Five new work health and safety model Codes of Practice were released last week for a 12 week public comment period (to 22 June 2012). These are:
Safe Design, Manufacture, Import and Supply of Plant
Working in the Vicinity of Overhead and Underground Electrical Lines
Traffic Management in Workplaces
Scaffolding Work, and
Formwork and Falsework.
Safe Work Australia is encouraging businesses, industries, workers and the wider community to take this opportunity to contribute to work health and safety issues that directly affect their workplaces and their working lives.
Go to this Safe Work Australia webpage to access the codes and find out more regarding providing comment.
Last chance to nominate for Comcare awards
The closing date for nominations for the 2012 Comcare Work Health and Safety Awards has been extended and will close Monday 23 April 2012, so if you’re interested in nominating yourself (!) or someone else, do it quickly. Go to their webpage and do it.’
Comcare Awards homepage
WorkSafe WA to investigate crocodile attack
Worksafe WA will probably investigate a crocodile attack in the Kimberley because the victim was at work at the time. The young worker was getting out of a fresh-water pool at Talbot Bay, about 200 kilometres North of Broome, when she was bitten on the leg by a two-metre crocodile. She was working on the cruise ship, True North, owned by North Star Cruises, at the time. The boat's owner is preparing an incident report for Worksafe.
Worksafe Commissioner Lex McCulloch says the report will determine whether charges are laid. ‘We do investigate and that may well lead to charges,’ he told the ABC. ‘If they're not able to demonstrate to us they've thought about the issue, they've identified the risks, they've done the training with their people as to what they should be doing in those situations. They've put systems in place to manage it then we can take action in relation to that.’
The Commonwealth Government has initiated a Better Regulation Ministerial Partnership (BRMP) between the Minister for Finance and Deregulation and the Minister for Health and Ageing to specifically make recommendations on the regulation of industrial chemicals, which, in effect, involves reviewing NICNAS. A total of 21 submissions were received in response to the call for public submissions to the review between 1 November and 14 December 2011. These included a joint VTHC/QCU/ACTU submission, as well as from industry associations, and others, and can be viewed online on the Office of Chemical Safety website.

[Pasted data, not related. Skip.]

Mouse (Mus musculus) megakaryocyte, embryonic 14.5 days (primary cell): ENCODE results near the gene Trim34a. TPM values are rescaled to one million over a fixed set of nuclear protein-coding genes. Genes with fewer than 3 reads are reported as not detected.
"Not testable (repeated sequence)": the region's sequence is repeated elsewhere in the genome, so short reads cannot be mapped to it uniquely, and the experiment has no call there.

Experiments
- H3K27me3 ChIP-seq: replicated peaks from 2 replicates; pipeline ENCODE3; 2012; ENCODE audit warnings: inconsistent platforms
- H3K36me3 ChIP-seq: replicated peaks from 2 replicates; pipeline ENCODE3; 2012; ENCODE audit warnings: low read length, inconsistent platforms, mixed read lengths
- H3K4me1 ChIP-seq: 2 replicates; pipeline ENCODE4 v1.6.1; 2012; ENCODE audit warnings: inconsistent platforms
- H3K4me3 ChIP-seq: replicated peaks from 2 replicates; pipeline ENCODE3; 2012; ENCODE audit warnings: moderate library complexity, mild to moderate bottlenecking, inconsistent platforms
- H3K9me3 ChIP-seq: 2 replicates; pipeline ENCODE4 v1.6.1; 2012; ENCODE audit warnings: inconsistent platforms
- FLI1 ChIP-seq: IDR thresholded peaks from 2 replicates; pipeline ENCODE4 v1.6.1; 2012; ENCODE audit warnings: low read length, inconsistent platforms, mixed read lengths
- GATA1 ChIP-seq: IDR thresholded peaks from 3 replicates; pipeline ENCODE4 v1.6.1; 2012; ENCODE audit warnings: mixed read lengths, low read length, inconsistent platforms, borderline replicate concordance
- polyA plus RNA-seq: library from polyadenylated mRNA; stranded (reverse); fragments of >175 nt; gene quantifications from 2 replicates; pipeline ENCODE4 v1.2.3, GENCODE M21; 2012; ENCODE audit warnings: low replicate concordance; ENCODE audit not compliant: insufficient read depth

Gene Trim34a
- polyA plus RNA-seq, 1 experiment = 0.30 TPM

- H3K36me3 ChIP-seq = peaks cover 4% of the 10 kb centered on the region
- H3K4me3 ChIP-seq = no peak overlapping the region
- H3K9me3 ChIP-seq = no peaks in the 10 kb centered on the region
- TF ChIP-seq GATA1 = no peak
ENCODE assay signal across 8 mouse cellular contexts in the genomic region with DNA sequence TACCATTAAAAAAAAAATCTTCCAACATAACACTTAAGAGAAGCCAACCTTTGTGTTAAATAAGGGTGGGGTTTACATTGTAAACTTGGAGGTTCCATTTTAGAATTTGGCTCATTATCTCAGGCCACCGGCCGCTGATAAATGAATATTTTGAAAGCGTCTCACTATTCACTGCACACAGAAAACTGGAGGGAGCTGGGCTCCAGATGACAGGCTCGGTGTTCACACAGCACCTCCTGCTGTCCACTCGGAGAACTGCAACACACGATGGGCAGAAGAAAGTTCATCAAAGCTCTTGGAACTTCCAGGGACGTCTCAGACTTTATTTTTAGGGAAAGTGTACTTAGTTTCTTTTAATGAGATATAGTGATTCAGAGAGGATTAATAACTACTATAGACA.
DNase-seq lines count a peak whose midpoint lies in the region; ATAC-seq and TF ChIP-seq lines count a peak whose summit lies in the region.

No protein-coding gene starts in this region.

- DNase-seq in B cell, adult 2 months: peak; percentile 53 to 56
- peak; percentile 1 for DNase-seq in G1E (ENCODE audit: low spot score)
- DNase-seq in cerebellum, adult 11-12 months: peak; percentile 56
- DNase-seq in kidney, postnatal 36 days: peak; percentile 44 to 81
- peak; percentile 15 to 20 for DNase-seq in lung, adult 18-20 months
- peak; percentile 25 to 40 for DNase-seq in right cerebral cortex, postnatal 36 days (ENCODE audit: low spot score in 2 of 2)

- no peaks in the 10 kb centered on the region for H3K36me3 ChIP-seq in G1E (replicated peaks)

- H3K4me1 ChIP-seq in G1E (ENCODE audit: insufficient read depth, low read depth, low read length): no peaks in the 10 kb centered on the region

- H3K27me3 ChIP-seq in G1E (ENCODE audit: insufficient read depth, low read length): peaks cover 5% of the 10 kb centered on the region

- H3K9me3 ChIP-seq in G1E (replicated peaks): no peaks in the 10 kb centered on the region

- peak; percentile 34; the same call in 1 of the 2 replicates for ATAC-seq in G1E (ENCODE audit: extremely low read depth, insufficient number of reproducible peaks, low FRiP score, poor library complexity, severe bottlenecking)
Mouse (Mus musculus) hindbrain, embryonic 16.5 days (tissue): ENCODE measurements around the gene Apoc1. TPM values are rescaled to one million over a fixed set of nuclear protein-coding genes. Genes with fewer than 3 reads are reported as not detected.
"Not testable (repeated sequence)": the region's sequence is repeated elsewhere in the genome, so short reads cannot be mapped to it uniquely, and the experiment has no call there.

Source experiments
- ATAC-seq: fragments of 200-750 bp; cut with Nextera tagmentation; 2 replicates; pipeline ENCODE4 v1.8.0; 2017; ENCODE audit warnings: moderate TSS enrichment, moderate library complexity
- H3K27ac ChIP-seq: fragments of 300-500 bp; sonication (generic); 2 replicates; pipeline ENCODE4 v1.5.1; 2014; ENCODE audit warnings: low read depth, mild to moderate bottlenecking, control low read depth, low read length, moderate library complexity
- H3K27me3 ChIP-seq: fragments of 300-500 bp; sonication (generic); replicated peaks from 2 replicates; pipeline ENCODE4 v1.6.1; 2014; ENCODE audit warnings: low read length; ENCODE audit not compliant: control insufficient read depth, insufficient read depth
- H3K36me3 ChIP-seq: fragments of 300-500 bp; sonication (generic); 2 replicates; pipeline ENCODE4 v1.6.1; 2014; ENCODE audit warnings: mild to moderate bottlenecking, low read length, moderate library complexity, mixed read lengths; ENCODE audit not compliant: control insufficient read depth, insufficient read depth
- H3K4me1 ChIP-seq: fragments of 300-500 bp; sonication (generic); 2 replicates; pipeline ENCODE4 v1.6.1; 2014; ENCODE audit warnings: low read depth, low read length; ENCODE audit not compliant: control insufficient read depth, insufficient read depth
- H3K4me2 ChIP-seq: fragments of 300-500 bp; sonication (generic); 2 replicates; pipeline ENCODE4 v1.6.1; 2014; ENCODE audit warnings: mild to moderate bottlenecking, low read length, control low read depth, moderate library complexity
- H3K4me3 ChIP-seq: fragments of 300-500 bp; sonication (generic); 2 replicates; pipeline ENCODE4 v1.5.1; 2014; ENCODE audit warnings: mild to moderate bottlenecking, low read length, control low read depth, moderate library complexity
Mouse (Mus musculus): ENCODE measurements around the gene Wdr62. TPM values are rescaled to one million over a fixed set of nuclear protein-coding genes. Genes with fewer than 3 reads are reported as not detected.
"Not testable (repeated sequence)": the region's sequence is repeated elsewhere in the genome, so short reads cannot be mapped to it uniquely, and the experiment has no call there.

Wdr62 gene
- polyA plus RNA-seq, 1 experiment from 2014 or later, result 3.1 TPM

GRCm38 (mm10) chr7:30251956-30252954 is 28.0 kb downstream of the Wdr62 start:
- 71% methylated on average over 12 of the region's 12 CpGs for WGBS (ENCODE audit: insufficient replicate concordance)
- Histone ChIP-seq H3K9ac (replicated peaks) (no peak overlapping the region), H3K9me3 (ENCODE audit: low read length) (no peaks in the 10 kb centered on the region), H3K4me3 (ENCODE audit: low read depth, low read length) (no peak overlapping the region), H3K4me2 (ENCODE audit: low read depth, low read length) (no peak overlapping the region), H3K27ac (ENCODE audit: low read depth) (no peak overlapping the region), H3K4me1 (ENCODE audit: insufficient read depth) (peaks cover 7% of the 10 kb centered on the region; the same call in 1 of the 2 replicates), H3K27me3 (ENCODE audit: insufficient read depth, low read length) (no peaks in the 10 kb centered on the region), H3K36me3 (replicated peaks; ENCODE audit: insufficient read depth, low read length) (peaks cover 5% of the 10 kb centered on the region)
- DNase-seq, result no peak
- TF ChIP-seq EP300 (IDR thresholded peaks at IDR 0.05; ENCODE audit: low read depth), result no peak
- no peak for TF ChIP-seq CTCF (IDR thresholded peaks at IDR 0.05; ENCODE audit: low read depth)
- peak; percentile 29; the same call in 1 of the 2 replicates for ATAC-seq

A discussion paper outlining options for reform will be released for public consultation following the Easter break. It is planned that a number of workshops will be held in various capital cities (depending on interest) about half way through the eight week consultation period. The workshops are intended to take people through the main issues raised in the discussion paper and the implications of these in order to facilitate public comment. Further information about the discussion paper and the consultation period will be available on the OCS website.
From WorkCover NSW: An Alert Serious burns incidents – Restaurant, kitchen operators and workers beware [pdf] for workers and employers in restaurants to correctly store and use hazardous chemicals in the workplace.
Farm vehicle prosecutions
A Werribee vegetable grower has been convicted and fined $80,000, following an incident where a woman was run over and killed by a truck reversing from a machinery shed. In addition, a man who ran a labour hire company which supplied workers to the property was also fined $15,000.
The company, J & K Zausa Investments Pty Ltd and Perica Simic who ran a labour hire company were prosecuted after the death of Katerina Hrecesin, 61, who died in December 2008. WorkSafe’s Director of Operations, Lisa Sturzenegger, said the penalties were significant for small businesses and should send a clear message about the commercial impact of what can happen when appropriate standards are not in place or maintained.
County Court Judge Irene Lawson was told WorkSafe’s investigation into the death of Ms Hrecesin found traffic management at the Werribee South farm was poor and that a number of safety improvements had to be made after the incident. These included marked walkways, plastic bollards and chains, as well as signage and induction of new workers. Although the truck’s reversing beeper was working, the driver did not see the woman, who other workers said had bent down to pick something up off the ground.
Read more: WorkSafe Media Release Farm safety includes traffic management
Third prosecution over Prahran scaffold collapse
Keilor company, SMS Scaffolding Pty Ltd, was the third company to be prosecuted over the collapse of the scaffold which injured three people and caused havoc in Commercial Road in February 2009. WorkSafe investigations found that SMS failed to ensure the scaffolding was stable and built in accordance with the engineering design and Australian Standards. It also failed to ensure there were Safe Work Methods Statements for work undertaken on the structure, and failed to provide adequate supervision for their employees at the site.